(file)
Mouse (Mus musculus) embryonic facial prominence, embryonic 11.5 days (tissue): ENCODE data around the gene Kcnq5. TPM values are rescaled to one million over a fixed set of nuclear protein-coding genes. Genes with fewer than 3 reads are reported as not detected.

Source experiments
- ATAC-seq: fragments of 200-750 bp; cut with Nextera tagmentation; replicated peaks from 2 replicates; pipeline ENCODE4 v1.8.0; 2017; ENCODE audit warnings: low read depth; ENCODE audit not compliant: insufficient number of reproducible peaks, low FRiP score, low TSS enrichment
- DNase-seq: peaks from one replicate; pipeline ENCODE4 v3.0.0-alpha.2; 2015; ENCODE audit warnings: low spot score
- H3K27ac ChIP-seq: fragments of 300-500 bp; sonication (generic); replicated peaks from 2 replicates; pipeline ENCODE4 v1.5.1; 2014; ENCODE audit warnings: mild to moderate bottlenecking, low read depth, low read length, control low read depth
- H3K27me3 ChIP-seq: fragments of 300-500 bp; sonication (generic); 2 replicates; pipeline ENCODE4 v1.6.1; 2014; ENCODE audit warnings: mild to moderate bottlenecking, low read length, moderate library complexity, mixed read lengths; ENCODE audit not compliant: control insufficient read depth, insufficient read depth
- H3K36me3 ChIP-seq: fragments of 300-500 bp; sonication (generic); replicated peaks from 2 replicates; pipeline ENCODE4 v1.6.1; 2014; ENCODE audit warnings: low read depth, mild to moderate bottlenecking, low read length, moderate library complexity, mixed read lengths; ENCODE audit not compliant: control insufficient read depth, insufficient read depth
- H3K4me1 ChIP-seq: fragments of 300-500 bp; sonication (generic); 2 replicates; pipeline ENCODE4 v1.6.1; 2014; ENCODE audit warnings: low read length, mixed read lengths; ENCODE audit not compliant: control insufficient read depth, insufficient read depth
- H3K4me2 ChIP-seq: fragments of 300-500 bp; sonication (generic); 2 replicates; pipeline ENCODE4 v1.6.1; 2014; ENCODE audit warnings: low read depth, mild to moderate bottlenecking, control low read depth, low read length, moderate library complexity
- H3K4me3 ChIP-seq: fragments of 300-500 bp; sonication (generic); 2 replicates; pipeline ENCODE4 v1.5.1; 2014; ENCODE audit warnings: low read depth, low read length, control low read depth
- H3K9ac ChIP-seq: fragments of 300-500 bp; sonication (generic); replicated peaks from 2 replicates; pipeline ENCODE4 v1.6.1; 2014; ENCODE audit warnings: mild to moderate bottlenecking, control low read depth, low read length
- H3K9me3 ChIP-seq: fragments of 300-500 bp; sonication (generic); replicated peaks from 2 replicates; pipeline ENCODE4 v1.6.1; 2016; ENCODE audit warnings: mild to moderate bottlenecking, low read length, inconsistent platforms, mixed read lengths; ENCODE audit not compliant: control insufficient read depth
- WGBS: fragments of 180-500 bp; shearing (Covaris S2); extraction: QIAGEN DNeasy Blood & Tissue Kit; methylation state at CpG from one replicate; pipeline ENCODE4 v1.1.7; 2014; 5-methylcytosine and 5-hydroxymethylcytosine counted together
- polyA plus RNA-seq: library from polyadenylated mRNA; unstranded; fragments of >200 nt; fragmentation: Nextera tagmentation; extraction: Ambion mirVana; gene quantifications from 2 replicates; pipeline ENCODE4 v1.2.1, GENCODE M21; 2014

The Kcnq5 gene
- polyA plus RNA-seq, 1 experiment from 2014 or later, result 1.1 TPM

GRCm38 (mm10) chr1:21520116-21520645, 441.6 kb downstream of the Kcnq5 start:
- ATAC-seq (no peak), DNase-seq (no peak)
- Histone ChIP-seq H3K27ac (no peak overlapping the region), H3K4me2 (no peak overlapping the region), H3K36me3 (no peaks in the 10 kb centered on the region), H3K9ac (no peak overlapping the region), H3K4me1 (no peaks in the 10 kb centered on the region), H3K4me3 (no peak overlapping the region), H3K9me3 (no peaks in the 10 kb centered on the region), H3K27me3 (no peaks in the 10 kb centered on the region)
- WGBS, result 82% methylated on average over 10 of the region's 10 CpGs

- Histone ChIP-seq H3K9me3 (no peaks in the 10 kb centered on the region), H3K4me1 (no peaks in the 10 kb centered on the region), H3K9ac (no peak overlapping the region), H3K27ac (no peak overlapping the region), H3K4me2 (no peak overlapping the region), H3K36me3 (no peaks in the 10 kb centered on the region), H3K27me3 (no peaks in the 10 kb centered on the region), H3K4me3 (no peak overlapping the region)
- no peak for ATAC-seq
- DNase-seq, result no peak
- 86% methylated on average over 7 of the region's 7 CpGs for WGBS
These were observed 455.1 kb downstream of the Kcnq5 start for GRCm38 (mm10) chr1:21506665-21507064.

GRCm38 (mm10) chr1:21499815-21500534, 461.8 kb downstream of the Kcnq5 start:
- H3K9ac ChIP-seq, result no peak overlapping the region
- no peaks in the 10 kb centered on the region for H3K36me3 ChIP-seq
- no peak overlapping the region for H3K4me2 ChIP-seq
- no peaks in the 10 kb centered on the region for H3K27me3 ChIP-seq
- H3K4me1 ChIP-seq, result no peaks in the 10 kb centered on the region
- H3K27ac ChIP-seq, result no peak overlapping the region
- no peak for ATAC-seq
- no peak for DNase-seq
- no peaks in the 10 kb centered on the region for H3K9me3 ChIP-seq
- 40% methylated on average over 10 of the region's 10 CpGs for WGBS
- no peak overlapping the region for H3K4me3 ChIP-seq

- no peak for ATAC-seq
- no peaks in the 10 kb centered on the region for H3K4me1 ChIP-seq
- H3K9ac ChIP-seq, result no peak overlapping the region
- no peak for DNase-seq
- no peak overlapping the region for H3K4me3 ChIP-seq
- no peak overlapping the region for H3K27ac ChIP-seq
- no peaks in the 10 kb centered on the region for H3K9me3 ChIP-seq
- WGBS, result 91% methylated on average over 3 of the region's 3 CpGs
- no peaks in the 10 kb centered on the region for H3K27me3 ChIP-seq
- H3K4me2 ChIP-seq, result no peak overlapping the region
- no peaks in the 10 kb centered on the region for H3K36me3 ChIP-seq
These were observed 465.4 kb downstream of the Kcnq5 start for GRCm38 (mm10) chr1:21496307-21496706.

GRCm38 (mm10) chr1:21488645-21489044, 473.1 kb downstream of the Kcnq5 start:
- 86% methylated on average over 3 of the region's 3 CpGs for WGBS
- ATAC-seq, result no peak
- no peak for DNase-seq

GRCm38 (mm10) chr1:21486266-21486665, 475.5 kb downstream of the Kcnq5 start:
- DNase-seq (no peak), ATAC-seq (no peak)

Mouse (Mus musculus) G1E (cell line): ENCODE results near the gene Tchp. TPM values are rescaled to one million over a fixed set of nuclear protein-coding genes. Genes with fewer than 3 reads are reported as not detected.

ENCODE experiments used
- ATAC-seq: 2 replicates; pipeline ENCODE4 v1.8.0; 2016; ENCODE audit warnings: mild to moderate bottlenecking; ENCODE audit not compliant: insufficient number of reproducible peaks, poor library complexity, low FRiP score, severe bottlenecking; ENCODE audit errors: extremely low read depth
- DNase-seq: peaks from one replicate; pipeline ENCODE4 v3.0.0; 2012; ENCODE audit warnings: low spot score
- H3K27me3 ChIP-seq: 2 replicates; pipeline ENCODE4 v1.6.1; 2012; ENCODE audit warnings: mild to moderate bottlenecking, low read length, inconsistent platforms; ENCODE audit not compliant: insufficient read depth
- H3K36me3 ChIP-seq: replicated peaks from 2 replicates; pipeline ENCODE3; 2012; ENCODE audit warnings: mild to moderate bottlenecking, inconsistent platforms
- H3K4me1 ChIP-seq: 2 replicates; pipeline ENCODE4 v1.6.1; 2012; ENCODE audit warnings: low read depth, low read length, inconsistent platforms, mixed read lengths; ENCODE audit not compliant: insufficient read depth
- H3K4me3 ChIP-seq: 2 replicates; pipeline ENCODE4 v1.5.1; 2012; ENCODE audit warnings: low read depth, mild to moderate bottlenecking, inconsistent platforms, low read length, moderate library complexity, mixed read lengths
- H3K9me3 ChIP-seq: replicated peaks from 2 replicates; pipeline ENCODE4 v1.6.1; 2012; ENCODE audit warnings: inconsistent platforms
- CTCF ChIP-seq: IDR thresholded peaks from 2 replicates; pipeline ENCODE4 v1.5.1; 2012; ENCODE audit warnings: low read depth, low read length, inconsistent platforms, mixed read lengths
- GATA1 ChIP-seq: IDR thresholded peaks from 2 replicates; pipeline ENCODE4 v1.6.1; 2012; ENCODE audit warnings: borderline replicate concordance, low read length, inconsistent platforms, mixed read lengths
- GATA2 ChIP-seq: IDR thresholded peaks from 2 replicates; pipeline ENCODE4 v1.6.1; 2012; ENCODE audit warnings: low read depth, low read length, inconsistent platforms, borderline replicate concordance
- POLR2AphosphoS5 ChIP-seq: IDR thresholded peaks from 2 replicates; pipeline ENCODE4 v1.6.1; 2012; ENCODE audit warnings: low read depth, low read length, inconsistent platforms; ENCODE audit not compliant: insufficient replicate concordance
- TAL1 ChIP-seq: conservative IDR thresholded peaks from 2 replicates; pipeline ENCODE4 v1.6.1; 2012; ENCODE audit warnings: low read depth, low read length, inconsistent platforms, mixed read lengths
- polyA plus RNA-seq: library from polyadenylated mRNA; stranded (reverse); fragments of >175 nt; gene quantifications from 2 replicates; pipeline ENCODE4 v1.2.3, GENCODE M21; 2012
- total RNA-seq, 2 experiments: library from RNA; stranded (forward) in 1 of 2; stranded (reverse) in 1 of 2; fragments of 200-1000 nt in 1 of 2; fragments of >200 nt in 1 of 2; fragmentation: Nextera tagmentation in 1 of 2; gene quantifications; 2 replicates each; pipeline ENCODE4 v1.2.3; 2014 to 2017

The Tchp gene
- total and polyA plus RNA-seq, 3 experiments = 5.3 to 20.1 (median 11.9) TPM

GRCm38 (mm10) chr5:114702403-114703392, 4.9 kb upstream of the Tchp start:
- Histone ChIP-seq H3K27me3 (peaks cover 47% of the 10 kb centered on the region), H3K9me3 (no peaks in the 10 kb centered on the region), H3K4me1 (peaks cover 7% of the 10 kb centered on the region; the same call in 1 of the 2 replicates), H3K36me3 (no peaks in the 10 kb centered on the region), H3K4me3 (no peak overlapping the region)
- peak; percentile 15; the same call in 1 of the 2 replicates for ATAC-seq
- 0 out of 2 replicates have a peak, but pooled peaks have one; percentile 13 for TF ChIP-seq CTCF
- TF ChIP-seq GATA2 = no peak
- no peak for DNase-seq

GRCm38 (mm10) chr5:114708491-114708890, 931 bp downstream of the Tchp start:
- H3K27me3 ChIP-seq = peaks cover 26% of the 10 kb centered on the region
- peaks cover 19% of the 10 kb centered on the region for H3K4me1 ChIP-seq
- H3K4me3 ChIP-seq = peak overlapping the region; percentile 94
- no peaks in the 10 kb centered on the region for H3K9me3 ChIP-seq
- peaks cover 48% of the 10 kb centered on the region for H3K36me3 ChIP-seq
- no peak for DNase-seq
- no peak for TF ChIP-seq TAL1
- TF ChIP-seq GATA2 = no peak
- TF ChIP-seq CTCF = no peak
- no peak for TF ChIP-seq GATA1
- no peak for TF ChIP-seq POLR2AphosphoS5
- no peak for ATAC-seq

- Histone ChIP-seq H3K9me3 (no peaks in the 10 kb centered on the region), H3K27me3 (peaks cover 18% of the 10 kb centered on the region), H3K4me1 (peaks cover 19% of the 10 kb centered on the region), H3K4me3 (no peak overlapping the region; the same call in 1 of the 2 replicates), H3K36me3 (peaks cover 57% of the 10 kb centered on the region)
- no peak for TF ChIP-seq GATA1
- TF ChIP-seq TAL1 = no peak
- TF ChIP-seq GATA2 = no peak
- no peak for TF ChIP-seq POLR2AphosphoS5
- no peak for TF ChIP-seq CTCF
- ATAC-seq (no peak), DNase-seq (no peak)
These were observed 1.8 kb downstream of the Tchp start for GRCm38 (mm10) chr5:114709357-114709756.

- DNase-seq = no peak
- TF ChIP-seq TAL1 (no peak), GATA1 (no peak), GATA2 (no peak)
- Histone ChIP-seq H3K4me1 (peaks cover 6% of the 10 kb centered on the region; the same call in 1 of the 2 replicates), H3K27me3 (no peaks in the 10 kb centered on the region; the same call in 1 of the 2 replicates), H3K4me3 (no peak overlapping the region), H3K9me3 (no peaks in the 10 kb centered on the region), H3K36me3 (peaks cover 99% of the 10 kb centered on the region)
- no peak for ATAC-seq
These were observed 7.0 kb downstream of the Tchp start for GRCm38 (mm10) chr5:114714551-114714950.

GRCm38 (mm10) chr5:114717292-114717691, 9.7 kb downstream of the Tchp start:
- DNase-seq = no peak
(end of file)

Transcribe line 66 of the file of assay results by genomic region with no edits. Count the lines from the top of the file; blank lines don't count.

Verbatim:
- GATA1 ChIP-seq: IDR thresholded peaks from 2 replicates; pipeline ENCODE4 v1.6.1; 2012; ENCODE audit warnings: borderline replicate concordance, low read length, inconsistent platforms, mixed read lengths